April 9 vs. Chicago: Similar to my theory with the Bobcats, I can't see the Nets sweeping a season series from anyone. I do think they'll split one of their two remaining games with Chicago, but with win No. 10 staring them straight in the face, I expect a choke job in Jersey.
April 10 at Indiana: Another bad team that happens to give the Nets matchup problems, particularly Roy Hibbert who's physical enough to take Brook Lopez out of the game. It doesn't help that Lopez, who's played every game this season, is fading down the stretch and is averaging season lows of points (16) and field goal percentage (42 percent) in March.
So by my math, that leaves the Nets stuck at nine wins at season's end, which means they won't own the W.O.A.T. honors outright, but will share them. And while the numbers-crunchers may give the Nets better odds of avoiding infamy than I do, keep in mind that the Nets have put together a season that has defied rational thought from the get-go. No one had them pegged as being this bad before the season started, but a team that has continually found new ways to lose can't be expected to finally get things right with only 14 games left.
To read the entire NetsAreScorching blog, click here.
2. Are The Nuggets Mentally Tough?
The biggest knock against the Denver Nuggets is their mental toughness. It seems an easy case to make with the memory of two failed inbound plays costing them wins in the conference finals, their poor performance against the bottom-dwellers of the NBA and the fact that they have lost 10 games in which they held a double-digit lead, including each of their last four losses.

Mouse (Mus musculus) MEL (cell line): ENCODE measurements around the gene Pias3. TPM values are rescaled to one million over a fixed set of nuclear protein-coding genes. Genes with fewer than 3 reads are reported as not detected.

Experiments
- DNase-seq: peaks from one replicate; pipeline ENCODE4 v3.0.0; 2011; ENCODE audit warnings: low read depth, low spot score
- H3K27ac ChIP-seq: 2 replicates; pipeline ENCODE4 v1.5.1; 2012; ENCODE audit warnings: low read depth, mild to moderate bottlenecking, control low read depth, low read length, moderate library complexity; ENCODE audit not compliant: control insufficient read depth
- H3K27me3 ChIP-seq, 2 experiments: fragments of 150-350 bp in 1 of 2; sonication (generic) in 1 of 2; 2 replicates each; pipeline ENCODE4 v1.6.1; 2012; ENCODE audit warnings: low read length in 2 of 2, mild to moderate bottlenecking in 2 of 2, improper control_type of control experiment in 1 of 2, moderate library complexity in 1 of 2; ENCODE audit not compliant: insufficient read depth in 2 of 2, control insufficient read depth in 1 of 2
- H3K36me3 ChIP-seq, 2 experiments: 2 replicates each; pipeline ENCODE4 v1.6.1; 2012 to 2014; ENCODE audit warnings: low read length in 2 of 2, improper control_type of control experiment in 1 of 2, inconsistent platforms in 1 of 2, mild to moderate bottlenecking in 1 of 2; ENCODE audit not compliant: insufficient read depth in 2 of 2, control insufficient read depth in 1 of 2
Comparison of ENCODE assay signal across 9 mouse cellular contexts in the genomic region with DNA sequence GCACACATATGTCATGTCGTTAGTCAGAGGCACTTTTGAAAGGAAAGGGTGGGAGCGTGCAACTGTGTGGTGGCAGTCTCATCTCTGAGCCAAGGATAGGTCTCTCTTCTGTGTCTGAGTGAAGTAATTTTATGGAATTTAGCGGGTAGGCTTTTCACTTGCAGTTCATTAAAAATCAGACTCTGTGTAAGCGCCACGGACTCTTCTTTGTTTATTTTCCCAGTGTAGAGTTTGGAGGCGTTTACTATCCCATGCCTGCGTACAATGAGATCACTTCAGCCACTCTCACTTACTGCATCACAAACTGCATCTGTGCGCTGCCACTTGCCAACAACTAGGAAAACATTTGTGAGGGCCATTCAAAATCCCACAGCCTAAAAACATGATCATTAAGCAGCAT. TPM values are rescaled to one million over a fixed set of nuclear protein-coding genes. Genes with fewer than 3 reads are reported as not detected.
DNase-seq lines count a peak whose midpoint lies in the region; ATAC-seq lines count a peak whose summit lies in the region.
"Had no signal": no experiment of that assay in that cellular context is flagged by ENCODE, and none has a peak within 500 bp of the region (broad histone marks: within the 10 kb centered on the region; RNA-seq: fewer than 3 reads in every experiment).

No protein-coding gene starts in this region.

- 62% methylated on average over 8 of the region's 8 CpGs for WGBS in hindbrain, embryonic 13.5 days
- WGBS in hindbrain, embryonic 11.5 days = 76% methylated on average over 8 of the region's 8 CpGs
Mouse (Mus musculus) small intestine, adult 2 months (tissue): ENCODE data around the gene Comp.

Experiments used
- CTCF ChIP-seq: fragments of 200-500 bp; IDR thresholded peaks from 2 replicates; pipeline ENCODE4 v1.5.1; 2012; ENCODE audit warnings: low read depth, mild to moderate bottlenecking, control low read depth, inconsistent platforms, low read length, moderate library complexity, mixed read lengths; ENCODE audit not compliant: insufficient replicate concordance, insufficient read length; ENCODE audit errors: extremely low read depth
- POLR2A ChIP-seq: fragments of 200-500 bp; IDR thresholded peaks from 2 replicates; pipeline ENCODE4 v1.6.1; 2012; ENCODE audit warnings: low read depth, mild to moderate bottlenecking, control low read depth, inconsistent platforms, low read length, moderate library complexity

There is a flip side to that argument. Their record against the top teams may provide a frustrating counterpoint to their struggles against the bottom dwellers, but it does show they can focus and beat any team, anytime, anywhere. They have posted a 7-1 record over their previous eight games even though they have been without at least two of their top eight players during that stretch. You can argue that five of those seven wins came against sub-.500 teams, but those are the very games they have been criticized for losing.
The real test of their mental resolve is the fact that their head coach is fighting cancer. They come to work every day and see the struggle on his face and in his movements. George Karl has missed five of their previous six games and will miss more. Instead of allowing themselves to be distracted by his plight, they have chosen to draw strength from his resolve.
There was a time when Kobe could not win without Shaq, Kevin Garnett was not good enough to win a title and Doc Rivers was not a championship coach. Even the great Michael Jordan could not get past the Detroit Pistons because the Bulls were too soft.
The point is, teams or players wear a label until they prove they are something different. Go ahead and label the Nuggets as mentally soft; just don't be surprised if that sign has to be removed over the next two months.To read the entire Roundball Mining Company blog, click here
3. Daily Dime Live Recap
ESPN.com writers and TrueHoop Network bloggers chatted with fans and gave their in-game opinions throughout Thursday's games -- all in Daily Dime Live.
4. Nuggets Cool Off, But Still Top Hornets
Denver beat New Orleans 93-80 on Thursday night, scoring 62 points in the first half but only 31 in the second half. It was the first time in the Nuggets' 34 seasons in the NBA that they won a game in which they scored at least twice as many points in the first half as the second half. The only other such win in the NBA this season was Oklahoma City's 102-89 victory in its season opener (Oct. 28 vs. Sacramento: 68 first-half points, 34 second-half points).